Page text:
A DRM-free space exploration adventure
Mature-Content Rating: PG-13 (mild language and brief sexual content)
Kids often have very active imaginations. As adults we reach for dreams that are potentially attainable, but kids don’t care how realistic their dreams are. Adults will dream of being screenplay writers, but kids will dream of being dinosaurs. Adults will dream of being astronauts or maybe one day meeting Captain Kirk, kids will dream of being spaceships and visiting distant planets. Whatever stage of life you are in, that dream can become a reality. Simon Goodson takes on a wild ride through space where we get to experience what it is like to be a spaceship.
Okay, so this isn’t quite accurate, but the premise is close enough. Wanderer’s Escape is about a spaceship named The Wanderer and it escapes! Imagine that! Not only does the wanderer escape, but Jess and some of his slave friends go along for the ride. Soon they are caught in a world much bigger than they could have imagined while confined in that slave camp, and Jess not only learns what it’s like to captain a ship, but to be one with the ship. Need more explanation? Read the book.
With a book about a spaceship connection with the protagonist, the relationship must be good. Fortunately, Goodson know what he is doing when it comes to the relationship between Jess and The Wanderer. Jess’s mind is connected with the spaceship in a neat and intriguing way. At the beginning it almost feels like Jess is the ship’s computer. You know in all that sci-fi media when character ask the computer for information? Jess doesn’t have to do this, because his unique connection with the ship just feeds him the information he is thinking about. No more using words or anything. Who does that in the future! We all have a telepathic connection, right? As the book progresses, the ship begins to form a character of its own and the reader learns that it has things it won’t do and even desires. The reason to read this book is because of the strange and wondrous mental connection between ship and captain.
Not too soon after Jess and his crew escape enslavement, things start happening that at first threw me off, but end up working well into the characters and plot. Without spoiling it, I will simply say that throughout the book you will encounter a number of interesting plot twists which are executed beautifully. Once the plot picks up it does a fairly decent job of directly the reader where intended making for a mostly believable and somewhat engaging space travel book.
Despite having a great concept and an okay plot full of fun twists, the book fails in quite a number of area. It starts out really rough, but eventually gets better. By a third of the way through I was almost ready to set it aside. The characters were flat and unbelievable, doing seemingly ridiculous things without any real forethought or warning. Most of the characters just break out into crying fits for no reason, keeping the reader disconnected from the emotional intentions of the scene. Often characters will just go along with something to progress the plot and they seem to care about each other way too much for a couple of strangers who happened to be enslaved together for a time.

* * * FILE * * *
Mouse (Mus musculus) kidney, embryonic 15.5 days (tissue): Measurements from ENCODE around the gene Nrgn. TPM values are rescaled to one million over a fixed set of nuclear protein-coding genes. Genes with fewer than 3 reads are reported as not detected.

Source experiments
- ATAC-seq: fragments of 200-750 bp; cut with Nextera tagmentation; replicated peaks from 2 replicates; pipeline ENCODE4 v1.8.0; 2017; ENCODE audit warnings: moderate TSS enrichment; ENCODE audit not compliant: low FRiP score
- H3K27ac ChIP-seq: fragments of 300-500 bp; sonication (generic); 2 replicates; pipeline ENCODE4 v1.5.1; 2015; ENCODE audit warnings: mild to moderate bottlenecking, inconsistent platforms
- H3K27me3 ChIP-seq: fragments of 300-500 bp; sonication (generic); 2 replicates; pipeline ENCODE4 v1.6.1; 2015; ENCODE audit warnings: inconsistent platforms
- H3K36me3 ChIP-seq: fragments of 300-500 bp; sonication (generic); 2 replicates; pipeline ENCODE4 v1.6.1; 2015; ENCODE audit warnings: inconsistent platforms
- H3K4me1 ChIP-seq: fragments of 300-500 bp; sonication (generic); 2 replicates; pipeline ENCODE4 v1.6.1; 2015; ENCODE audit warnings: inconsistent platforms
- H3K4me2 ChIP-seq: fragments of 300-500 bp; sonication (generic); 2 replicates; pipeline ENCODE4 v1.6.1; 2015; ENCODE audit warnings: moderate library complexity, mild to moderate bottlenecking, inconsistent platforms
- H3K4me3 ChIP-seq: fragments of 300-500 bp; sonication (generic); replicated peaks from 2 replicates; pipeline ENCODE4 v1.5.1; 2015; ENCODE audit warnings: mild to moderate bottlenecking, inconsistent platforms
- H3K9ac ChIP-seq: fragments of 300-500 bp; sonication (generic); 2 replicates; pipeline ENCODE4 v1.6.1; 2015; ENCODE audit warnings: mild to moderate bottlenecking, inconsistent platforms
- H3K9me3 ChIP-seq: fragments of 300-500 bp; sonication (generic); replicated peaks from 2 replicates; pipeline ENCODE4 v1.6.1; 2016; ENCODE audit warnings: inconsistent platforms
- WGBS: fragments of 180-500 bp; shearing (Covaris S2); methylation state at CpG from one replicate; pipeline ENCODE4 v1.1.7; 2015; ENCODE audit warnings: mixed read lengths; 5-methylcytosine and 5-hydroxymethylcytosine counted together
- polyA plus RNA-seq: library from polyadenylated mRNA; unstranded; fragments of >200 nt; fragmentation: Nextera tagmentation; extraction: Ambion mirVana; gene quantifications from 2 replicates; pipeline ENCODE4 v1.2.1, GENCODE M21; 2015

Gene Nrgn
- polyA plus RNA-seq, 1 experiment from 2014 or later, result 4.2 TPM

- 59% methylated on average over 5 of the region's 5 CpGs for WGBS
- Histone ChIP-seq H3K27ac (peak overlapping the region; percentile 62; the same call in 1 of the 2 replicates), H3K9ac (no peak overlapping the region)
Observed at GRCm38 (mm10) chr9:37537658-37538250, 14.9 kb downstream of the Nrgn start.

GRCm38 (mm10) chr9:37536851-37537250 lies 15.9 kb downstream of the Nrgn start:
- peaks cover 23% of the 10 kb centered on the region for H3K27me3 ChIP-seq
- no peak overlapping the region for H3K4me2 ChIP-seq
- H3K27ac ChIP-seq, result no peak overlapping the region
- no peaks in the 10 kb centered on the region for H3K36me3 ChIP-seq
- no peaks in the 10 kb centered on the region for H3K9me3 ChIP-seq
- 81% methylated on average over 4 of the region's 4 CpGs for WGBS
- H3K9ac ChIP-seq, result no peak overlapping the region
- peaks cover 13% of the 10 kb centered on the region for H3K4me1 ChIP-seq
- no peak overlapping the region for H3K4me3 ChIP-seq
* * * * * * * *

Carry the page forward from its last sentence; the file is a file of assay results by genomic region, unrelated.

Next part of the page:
If you can get through the rough first 80 pages or so, the book gets better. The over-trusting protagonist is revealed, exposing a character flaw that is leant on like a crutch for the rest of the book. (Is this the author’s clever way of realizing his protagonist is unbelievable and using that to further the story, or he just waving his hands a little bit too much. I will leave that for you to decide.) If it wasn’t for the first third of the book, I probably would have rated this 4 stars because I enjoyed it quite a bit after almost giving up on it…
There is a little bit of the classic tell-instead-of-show problem, but it only happens a few times and can be mostly excused. Some of this is because the book remains strictly from Jess’s perspective so certain characters have to tell Jess what they did so that the reader is informed instead a POV switch hindering the flow. Though I enjoyed the lack of POV muddiness that many books suffer from, Wanderer’s Escape suffered from some of the issues that go hand-in-hand with POV rigidity. It was also interesting to me that there is not much description in the book at all. This seemed more odd to me because of the POV choice.
Does every good concept have to have a flaw? It seems like whenever a book has a great concept, it is executed well mostly… but not all of the time. Thought the ship’s connection with Jess is great, and the ship itself is quite amazing, there are a few times where Goodson waves his hands to get out of a tight corner. As the characters learn more about the Wanderer their new-found knowledge seems to plug right into what they need way too often. Jess wonders if there is a way to do x and because of his “connection” with the ship, it automatically fills in the hole with a solution based on a previously unknown ability that the Wanderer has.
At the end of the day, this book was okay. The characters get more believable as the story progressed, and by the time I reached the climax, I found myself enjoying it quite a bit. If you like a good space-exploration story with a few plot twists and can get past the rough beginning, this book is thoroughly enjoyable.
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